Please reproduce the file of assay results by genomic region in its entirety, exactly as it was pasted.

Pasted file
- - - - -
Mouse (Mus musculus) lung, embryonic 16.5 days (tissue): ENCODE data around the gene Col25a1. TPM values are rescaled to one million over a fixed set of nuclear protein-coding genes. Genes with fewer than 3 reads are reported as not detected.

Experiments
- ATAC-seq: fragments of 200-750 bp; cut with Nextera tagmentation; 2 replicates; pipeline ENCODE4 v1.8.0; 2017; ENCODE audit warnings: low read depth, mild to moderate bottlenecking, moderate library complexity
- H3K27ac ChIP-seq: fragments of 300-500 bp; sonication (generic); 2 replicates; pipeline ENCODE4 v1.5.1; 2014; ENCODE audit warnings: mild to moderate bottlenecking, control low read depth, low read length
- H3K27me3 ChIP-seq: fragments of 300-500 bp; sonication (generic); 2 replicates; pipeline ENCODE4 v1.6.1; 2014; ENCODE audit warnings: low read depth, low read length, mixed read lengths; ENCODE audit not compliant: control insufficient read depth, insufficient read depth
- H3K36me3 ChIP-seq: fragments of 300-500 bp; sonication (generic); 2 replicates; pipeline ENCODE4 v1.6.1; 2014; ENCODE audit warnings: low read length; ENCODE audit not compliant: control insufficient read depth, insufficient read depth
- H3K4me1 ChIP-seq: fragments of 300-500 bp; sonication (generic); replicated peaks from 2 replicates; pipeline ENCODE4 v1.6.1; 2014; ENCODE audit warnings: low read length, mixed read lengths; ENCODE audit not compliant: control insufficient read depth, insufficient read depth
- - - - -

Mouse (Mus musculus) lung, embryonic 16.5 days (tissue): ENCODE data around the gene Col25a1. TPM values are rescaled to one million over a fixed set of nuclear protein-coding genes. Genes with fewer than 3 reads are reported as not detected.

Experiments
- ATAC-seq: fragments of 200-750 bp; cut with Nextera tagmentation; 2 replicates; pipeline ENCODE4 v1.8.0; 2017; ENCODE audit warnings: low read depth, mild to moderate bottlenecking, moderate library complexity
- H3K27ac ChIP-seq: fragments of 300-500 bp; sonication (generic); 2 replicates; pipeline ENCODE4 v1.5.1; 2014; ENCODE audit warnings: mild to moderate bottlenecking, control low read depth, low read length
- H3K27me3 ChIP-seq: fragments of 300-500 bp; sonication (generic); 2 replicates; pipeline ENCODE4 v1.6.1; 2014; ENCODE audit warnings: low read depth, low read length, mixed read lengths; ENCODE audit not compliant: control insufficient read depth, insufficient read depth
- H3K36me3 ChIP-seq: fragments of 300-500 bp; sonication (generic); 2 replicates; pipeline ENCODE4 v1.6.1; 2014; ENCODE audit warnings: low read length; ENCODE audit not compliant: control insufficient read depth, insufficient read depth
- H3K4me1 ChIP-seq: fragments of 300-500 bp; sonication (generic); replicated peaks from 2 replicates; pipeline ENCODE4 v1.6.1; 2014; ENCODE audit warnings: low read length, mixed read lengths; ENCODE audit not compliant: control insufficient read depth, insufficient read depth